Upcoming and Noteworthy

What's ahead on The Classical Network? Catch some of these great programs coming your way. Information on evening concert broadcasts of the New York Philharmonic, Chicago Symphony Orchestra and other nationally broadcast performances can be found on our home page.

The work of Bjorn Ulvaeus and Benny Andersson will be showcased on this week’s Dress Circle (12/16 7:00 p.m.) as we look at their musical written with lyricist Tim Rice that mixes personal relationships and political intrigue played against the background of the international chess tournament.  “Chess” began as a concept album in 1984 and made it to the London stage two years later where it stayed until 1989.  It crossed the Atlantic to Broadway in 1987 but had a much shorter stay of only 68 performances.  

Gautier de Coincy was a late 12th, early 13th century French cleric who translated into French many of the Latin  miracle poems praising the Virgin, and then set them to medieval popular songs in the courtly love tradition of the trouveres.   Hear several of these on Friday's Distant Mirror as Andrew Lawrence-King and the Harp Consort perform from their cd Miracles of NotreDame.  Join Allan Kelly at 11 pm (airing an hour later due to the expanded edition of PostClassical).

Photo by Joan Marcus


To mark the 150th anniversary of the publication of Louisa May Alcott’s magnum opus, we’ll enjoy music from film adaptations of girls’ literary classics, including “The Secret Garden” (Zbigniew Preisner), “A Little Princess” (Patrick Doyle), “Heidi” (John Williams), and, naturally, “Little Women” (Thomas Newman).  Steal away to a secret garden of musical delights, this Friday at 6 pm.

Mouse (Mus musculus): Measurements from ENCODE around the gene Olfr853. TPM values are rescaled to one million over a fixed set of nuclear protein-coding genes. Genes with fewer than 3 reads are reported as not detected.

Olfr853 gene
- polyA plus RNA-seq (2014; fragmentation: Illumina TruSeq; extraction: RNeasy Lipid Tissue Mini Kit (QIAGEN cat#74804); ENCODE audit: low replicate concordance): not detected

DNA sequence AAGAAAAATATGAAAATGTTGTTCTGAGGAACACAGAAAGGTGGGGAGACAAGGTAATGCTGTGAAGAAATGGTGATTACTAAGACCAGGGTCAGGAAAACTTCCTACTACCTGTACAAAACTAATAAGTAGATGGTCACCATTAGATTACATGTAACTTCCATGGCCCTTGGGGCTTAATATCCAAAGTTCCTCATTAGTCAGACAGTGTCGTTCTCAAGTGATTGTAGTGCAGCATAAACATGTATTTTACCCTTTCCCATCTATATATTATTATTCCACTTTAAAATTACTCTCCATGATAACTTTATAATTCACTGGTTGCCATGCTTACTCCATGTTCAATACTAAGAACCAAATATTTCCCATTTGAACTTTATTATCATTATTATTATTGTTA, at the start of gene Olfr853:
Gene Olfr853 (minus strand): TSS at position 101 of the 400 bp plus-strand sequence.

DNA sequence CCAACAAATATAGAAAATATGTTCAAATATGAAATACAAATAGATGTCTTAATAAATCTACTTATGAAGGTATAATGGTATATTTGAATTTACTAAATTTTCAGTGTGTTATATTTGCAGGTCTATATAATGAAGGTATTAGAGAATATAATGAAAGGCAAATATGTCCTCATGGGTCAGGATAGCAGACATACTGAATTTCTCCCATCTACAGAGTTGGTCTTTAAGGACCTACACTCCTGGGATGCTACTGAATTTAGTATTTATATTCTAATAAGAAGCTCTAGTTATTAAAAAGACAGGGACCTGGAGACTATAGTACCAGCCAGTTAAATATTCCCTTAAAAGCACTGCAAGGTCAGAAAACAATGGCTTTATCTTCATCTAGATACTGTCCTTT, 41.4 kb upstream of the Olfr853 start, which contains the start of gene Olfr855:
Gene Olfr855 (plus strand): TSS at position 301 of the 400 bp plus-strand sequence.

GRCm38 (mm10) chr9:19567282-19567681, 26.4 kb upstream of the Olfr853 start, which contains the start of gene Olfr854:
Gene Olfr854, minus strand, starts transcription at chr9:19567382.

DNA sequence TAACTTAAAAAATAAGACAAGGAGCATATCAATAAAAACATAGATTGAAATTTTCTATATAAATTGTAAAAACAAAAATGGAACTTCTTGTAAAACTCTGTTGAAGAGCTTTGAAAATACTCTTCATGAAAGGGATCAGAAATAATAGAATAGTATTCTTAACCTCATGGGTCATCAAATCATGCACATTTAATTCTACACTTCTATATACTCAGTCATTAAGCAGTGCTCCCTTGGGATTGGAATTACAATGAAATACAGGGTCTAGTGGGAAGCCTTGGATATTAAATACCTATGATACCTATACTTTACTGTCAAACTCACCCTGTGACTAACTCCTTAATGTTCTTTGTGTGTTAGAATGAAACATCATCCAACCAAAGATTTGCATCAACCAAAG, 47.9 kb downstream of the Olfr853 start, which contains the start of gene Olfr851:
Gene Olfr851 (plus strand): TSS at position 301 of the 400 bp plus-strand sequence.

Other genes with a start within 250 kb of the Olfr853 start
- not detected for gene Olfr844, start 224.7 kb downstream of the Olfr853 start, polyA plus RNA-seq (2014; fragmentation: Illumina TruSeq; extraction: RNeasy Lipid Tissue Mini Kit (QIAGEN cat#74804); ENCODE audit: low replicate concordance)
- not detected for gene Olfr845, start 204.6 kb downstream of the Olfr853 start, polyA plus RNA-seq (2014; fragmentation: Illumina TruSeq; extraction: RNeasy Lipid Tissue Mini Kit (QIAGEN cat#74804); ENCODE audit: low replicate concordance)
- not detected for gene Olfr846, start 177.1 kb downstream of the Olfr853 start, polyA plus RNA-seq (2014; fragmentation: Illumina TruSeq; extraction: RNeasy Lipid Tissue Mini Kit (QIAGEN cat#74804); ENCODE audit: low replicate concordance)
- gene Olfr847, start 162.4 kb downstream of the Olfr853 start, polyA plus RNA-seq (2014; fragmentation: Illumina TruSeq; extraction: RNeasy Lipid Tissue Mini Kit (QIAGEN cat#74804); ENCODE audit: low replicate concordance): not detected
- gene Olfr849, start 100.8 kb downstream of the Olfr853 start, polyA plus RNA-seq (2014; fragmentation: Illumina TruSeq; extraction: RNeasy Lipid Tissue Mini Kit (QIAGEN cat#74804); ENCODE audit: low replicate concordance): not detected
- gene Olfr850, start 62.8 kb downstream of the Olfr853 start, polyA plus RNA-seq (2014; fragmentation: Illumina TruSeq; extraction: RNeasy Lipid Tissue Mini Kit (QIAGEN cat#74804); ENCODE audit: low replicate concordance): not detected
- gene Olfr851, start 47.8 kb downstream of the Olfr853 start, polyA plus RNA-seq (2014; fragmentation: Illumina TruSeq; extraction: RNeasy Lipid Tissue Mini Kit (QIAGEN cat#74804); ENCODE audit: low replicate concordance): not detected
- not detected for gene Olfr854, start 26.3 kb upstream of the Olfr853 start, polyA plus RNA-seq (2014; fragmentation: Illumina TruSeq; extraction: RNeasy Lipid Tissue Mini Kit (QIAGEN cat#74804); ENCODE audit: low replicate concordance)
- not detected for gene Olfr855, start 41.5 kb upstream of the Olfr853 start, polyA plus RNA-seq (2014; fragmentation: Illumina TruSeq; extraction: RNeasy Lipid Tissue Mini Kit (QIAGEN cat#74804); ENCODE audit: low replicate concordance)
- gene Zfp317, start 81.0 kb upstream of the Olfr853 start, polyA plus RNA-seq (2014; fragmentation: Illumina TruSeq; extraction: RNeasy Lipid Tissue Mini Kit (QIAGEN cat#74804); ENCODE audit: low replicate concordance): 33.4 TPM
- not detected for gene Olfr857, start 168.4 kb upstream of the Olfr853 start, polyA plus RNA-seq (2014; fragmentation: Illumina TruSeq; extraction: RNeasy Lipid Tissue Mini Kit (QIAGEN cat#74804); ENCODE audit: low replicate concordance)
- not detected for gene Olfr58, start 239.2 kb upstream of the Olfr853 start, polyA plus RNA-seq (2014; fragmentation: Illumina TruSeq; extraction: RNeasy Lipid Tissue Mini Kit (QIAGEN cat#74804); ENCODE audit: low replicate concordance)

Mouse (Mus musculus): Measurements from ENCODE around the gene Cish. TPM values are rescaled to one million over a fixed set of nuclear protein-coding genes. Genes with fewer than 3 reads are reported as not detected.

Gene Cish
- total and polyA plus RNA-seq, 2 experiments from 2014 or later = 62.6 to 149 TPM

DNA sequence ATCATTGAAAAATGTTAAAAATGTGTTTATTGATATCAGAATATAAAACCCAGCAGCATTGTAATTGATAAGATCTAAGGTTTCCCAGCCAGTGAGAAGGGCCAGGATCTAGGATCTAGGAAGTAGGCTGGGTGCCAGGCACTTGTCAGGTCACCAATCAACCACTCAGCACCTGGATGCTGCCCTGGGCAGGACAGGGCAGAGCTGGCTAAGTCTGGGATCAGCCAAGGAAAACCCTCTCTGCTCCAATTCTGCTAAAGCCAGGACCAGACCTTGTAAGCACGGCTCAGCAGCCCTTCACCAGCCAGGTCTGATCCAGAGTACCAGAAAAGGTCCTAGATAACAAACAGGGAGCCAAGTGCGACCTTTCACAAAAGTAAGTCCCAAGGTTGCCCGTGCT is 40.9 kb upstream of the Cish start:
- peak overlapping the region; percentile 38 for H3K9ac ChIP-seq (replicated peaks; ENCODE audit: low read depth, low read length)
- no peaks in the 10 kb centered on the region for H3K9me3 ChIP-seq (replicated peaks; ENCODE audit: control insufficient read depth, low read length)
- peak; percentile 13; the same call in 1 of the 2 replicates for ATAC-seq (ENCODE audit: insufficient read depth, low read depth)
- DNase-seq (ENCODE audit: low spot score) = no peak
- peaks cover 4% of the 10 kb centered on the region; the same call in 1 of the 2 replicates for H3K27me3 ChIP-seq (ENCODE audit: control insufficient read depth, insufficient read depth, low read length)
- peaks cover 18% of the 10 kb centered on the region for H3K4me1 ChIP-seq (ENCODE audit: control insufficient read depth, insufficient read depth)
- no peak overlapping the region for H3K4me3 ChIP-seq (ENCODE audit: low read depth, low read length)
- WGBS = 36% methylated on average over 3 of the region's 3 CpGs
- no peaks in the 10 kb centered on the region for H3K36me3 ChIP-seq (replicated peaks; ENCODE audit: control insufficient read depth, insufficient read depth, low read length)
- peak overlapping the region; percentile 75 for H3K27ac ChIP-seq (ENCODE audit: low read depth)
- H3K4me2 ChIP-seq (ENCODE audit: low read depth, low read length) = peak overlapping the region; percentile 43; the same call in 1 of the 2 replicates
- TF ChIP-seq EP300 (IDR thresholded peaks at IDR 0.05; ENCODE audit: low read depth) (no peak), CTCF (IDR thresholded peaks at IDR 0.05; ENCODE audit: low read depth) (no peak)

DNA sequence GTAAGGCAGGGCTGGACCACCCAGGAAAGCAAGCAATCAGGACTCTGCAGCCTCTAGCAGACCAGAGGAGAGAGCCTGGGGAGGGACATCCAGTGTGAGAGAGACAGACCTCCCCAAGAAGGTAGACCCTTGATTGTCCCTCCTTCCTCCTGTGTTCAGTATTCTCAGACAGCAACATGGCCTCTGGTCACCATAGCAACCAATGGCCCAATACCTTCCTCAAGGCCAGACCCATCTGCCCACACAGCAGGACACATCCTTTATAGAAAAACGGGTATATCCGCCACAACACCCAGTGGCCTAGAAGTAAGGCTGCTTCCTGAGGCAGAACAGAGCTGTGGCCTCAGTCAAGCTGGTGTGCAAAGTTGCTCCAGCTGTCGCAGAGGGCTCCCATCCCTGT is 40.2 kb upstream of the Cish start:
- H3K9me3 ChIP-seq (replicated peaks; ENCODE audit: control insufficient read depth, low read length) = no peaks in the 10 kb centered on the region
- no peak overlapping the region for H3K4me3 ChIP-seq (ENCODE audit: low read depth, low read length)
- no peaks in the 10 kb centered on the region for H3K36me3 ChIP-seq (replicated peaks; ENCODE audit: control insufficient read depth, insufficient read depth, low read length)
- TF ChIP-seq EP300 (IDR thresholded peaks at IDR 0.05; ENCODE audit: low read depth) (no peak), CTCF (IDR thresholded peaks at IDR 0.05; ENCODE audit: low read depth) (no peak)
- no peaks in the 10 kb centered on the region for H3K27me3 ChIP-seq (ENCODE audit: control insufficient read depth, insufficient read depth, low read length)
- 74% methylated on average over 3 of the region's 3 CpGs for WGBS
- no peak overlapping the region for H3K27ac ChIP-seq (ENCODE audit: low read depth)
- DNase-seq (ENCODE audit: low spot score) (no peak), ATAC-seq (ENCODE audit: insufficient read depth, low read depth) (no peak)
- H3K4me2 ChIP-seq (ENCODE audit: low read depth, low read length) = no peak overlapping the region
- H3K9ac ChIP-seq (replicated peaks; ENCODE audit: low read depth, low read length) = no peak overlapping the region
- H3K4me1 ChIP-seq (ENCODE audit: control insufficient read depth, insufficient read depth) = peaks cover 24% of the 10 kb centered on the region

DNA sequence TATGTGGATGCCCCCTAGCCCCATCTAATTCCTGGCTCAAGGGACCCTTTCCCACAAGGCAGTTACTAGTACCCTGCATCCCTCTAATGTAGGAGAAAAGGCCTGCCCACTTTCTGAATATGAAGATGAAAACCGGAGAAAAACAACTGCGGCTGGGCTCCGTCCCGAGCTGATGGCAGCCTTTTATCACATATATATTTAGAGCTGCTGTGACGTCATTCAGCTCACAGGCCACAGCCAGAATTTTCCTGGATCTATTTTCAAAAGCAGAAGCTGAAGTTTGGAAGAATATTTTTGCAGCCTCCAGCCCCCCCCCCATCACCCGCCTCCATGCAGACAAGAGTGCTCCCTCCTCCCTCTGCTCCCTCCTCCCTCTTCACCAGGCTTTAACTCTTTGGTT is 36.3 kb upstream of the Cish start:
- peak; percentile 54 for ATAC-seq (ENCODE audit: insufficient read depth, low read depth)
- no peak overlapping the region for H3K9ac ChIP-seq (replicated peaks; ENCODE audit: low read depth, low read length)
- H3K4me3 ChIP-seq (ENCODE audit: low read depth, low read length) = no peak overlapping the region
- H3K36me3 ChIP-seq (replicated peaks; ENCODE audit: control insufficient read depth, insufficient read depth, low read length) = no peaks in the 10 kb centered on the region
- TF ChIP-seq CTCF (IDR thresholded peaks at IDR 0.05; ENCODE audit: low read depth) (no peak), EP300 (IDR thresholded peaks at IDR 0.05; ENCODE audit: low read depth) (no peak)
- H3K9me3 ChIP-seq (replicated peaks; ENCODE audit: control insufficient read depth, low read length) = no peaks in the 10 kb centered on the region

We’ll be celebrating two works of Edward German (German Edward Jones) on this week’s Sunday Opera (12/16 3:00 p.m.) with his operas “Merrie England” and “Tom Jones.”  Basil Hood wrote the libretto for the patriotic romance “Merrie England” featuring a romantic rivalry centering around Elizabeth I and Sir Walter Raleigh who was in love with Bessie Throckmorton, one of the queen’s ladies in waiting.  The cast features William McAlpine, June Bronhill, Monica Sinclair, and Peter Glossop.  

Thursday, 12-13 at noon we'll hear The Thirteen Choir in a Christmas program titled Northern Lights.  Artistic Director Matthew Robertson directs a program of music from over four centuries.

Sunday evening, 12-9 at 11 we'll present Eric Ewazen's Flute Concerto, Ned Rorem's Four Poems Without Words and the String Quartet No. 12 in D-flat by Shostakovich.  Music composed in the past half-century.

After EVITA, Andrew Lloyd Webber wanted to work on something a bit less massive, and on this week’s Dress Circle (12/2 7:00 p.m.), we’ll look at that smaller show’s beginnings on TV and growth into a full evening for the stage.  The musical is “Tell Me on a Sunday” and tells the story of a British girl’s relationship adventures in the United States.  The television special starred Marti Webb, and she also appeared in the West End production when it became “Song and Dance” with the addition of Webber’s “Variations” which he wrote for his cellist brother Julian.  

On this week's Distant Mirror hear fantasies, pavans and galliards by 16th century Spanish Renaissance composer Luis Milan from his collection El Maestro, which serves as an example of the music current at a   humanist Renaissance court. Viola da gambist  Jordi Savll performs along with harpist Andrew Lawrence-King.  Join Allan Kelly at 10 pm.